IMDb > The Rich Are Always with Us (1932)

The Rich Are Always with Us (1932) More at IMDbPro »


Overview

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Up 22% in popularity this week. See why on IMDbPro.
Director:
Writers:
Ethel Pettit (based on the novel of the same name by)
Austin Parker (adaptation)
Contact:
View company contact information for The Rich Are Always with Us on IMDbPro.
Release Date:
21 May 1932 (USA) See more »
Genre:
Tagline:
Witty, Naughty and Gay . . a spectacular story of how the other half lives - and loves - and lies. See more »
Plot:
The ten year marriage of of Caroline Van Dyke and Greg Grannard is falling apart. A young woman, Allison... See more » | Add synopsis »
Plot Keywords:
User Reviews:
Call me Malbro See more (7 total) »

Cast

  (in credits order) (verified as complete)

Ruth Chatterton ... Caroline Grannard
George Brent ... Julian Tierney

Bette Davis ... Malbro
John Miljan ... Greg Grannard
Adrienne Dore ... Allison Adair

John Wray ... Clark Davis
Robert Warwick ... The Doctor
Walter Walker ... Dante
Virginia Hammond ... Flo
Berton Churchill ... Judge Bradshaw (as Burton Churchill)
rest of cast listed alphabetically:
Edith Allen ... First Gossiper in 1900 (uncredited)
Cecil Cunningham ... Woman Talking to Tierney at Party (uncredited)
Bill Elliott ... Gambling Extra (uncredited)
Eula Guy ... Miss Drake (uncredited)
Ruth Hall ... Gossiper in 1930 (uncredited)
Ethel Kenyon ... Seated Gossiper in 1900 (uncredited)
Ruth Lee ... Second Gossiper in 1920 (uncredited)
Wilbur Mack ... Club Member (uncredited)
Mae Madison ... First Gossiper in 1920 (uncredited)
Sam McDaniel ... Max - Julian's Butler (uncredited)
Lee Phelps ... Club Clerk (uncredited)
Harry Stubbs ... Randall (uncredited)
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Directed by
Alfred E. Green 
 
Writing credits
Ethel Pettit (based on the novel of the same name by) (as E. Pettit)

Austin Parker (adaptation)

Produced by
Samuel Bischoff .... producer (uncredited)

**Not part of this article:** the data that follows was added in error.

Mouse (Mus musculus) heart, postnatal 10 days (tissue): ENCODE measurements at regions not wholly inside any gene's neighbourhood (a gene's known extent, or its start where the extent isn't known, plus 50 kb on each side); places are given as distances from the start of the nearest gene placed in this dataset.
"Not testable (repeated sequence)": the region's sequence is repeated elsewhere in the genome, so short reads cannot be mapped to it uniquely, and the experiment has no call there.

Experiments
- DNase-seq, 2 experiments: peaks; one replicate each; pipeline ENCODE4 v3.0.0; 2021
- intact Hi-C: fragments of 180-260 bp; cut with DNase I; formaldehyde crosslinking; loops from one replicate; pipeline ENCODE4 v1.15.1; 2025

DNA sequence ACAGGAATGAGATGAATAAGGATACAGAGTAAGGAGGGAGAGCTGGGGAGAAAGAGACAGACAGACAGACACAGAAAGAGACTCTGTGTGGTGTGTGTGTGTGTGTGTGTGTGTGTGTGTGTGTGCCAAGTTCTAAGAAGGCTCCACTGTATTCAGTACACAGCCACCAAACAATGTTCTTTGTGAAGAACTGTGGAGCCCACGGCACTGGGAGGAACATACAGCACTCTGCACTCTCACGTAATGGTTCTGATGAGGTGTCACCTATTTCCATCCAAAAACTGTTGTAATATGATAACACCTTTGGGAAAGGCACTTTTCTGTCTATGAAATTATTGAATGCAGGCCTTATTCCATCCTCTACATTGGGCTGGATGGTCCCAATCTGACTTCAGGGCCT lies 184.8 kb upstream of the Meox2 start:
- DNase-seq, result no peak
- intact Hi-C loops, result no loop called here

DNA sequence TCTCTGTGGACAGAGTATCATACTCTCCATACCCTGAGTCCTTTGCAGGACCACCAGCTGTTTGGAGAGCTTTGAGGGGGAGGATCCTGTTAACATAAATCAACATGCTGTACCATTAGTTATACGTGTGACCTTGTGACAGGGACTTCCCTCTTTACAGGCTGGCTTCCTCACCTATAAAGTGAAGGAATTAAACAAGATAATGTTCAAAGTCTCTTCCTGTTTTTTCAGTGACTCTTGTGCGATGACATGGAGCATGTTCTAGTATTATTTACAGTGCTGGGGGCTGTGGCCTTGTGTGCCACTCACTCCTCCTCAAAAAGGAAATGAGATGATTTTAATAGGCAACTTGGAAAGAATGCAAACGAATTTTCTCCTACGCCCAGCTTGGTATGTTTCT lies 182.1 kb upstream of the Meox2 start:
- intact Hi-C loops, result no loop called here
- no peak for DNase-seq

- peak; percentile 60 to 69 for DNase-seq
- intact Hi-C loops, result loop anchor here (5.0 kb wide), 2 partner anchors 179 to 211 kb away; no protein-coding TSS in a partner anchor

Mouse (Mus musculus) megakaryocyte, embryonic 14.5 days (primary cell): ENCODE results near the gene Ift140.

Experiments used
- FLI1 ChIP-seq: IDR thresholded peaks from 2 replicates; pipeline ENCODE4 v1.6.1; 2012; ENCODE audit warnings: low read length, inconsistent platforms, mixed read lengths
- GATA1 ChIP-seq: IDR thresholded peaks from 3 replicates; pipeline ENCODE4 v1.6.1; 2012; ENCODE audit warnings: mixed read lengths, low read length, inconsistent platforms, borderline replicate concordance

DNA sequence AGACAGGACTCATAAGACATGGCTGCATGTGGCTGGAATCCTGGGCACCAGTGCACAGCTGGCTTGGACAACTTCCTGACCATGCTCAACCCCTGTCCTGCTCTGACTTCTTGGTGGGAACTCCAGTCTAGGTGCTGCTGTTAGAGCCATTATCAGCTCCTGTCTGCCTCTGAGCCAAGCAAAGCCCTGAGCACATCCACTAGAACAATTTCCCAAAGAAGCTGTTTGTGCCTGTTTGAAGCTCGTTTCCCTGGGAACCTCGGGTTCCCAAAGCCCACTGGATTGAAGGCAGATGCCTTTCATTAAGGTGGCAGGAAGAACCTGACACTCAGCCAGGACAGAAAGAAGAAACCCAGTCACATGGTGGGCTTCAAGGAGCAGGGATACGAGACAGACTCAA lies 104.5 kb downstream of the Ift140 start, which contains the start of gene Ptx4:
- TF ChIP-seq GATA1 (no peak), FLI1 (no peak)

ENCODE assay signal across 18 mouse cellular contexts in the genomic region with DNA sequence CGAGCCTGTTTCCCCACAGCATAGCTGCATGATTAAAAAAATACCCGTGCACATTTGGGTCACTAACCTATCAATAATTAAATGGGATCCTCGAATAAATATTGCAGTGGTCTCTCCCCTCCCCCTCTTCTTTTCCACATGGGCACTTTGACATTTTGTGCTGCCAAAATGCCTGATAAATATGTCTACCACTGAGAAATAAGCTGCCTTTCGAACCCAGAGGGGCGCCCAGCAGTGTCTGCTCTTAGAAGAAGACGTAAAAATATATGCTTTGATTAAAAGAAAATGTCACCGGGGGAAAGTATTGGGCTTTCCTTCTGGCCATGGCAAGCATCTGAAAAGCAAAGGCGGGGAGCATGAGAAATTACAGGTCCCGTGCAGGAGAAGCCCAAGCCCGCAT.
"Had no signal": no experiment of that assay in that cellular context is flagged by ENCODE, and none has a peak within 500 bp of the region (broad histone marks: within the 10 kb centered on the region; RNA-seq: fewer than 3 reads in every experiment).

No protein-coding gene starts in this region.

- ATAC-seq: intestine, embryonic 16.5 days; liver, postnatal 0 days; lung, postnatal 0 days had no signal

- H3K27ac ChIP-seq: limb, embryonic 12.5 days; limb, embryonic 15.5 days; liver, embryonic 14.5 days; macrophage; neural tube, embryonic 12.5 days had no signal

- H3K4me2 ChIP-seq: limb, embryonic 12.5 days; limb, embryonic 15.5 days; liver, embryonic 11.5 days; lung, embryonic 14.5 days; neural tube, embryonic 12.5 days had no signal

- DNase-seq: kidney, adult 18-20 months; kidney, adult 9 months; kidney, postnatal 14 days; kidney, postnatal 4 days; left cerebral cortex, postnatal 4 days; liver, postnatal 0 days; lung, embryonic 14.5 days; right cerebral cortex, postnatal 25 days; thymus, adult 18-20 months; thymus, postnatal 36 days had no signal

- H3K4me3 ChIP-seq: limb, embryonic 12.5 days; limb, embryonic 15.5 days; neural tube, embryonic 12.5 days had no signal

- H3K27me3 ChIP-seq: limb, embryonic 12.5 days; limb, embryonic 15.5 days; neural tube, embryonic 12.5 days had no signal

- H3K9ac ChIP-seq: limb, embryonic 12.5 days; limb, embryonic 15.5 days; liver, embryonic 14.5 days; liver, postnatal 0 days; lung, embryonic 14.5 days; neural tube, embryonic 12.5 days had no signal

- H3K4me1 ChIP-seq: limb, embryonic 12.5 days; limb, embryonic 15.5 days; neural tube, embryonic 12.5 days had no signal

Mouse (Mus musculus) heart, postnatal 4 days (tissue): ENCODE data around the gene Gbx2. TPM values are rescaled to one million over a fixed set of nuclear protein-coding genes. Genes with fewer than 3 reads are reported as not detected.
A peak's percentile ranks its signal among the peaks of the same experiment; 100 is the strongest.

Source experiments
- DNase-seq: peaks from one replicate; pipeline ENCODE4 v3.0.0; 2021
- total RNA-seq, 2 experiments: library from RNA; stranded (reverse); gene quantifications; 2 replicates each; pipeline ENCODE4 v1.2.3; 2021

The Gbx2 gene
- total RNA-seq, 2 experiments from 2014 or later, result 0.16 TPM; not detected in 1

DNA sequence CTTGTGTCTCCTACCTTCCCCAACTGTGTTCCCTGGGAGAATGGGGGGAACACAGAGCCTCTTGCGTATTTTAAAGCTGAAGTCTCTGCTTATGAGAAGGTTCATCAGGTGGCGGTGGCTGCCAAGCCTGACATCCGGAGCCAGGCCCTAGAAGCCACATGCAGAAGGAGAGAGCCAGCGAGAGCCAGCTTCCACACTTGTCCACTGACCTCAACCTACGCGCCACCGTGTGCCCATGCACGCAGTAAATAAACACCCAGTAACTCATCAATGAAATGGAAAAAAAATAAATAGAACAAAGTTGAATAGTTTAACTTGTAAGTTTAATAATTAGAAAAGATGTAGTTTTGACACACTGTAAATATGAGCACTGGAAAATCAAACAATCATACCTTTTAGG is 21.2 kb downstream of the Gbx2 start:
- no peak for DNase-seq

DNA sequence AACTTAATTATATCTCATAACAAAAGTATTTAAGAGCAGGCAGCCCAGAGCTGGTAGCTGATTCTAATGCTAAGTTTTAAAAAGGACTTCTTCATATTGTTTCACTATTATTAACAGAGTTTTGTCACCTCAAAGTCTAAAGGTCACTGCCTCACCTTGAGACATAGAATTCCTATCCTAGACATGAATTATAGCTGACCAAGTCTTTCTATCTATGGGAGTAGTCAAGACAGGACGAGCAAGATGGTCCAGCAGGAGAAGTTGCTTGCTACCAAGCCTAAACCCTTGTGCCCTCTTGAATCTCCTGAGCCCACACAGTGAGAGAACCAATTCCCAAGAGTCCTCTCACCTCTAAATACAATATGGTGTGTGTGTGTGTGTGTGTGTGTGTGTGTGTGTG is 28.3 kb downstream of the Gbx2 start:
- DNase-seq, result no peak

Raymond Griffith .... supervising producer (uncredited)
Darryl F. Zanuck .... producer (uncredited)
 
Original Music by
W. Franke Harling (uncredited)
 
Cinematography by
Ernest Haller (photography)
 
Film Editing by
George Marks (edited by)
 
Art Direction by
Jack Okey 
 
Costume Design by
Orry-Kelly (gowns) (uncredited)
 
Sound Department
Everett Alton Brown .... sound (uncredited)
 
Camera and Electrical Department
John Ellis .... still photographer (uncredited)
Ellsworth Fredericks .... assistant camera (uncredited)
William Schurr .... second camera operator (uncredited)
 
Costume and Wardrobe Department
Eugene Joseff .... costume jeweller (uncredited)
 
Music Department
Leo F. Forbstein .... conductor: Vitaphone Orchestra
 
Crew verified as complete


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Additional Details

Also Known As:
Runtime:
71 min
Country:
Language:
Aspect Ratio:
1.37 : 1 See more »
Sound Mix:
Certification:
USA:TV-G (TV rating)

Did You Know?

Trivia:
The scene in this movie where George Brent lights two cigarettes and passes one to Ruth Chatterton is similar to one in 1942 movie Now Voyager which star Bette Davis who was a supporting player here. Most people incorrectly think that the idea was original to the 1942 film.See more »
Soundtrack:
A Hot Time in the Old TownSee more »

FAQ

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10 out of 17 people found the following review useful.
Call me Malbro, 29 May 2006
Author: David (Handlinghandel) from NY, NY

Where in the world did the screenwriters come up with such a first name? It is attached to the flirty character very well played by Bette Davis.

Ruth Chatterton was always good. She and Davis are both rich (though exactly what the origin of the axiom in the title is, I'm not sure.) She is married to an insufferable stuffed shirt. George Brent is also interested in her. Why she wants to stay with her husband is unclear. It's not as if he's faithful.

Chatterton is not well served by the film. She is costumed and made up in a highly unflattering way. Superb film actress though she was, even in 1932, she was no spring chicken. And the movie is filmed in a way that accents this.

The situations are a tiny bit racy but don't accept an ooh-la-la sort of pre-Code movie. It's a drawing room comedy of a second- or third-tier. Davis's character's name is probably the most memorable thing about it.

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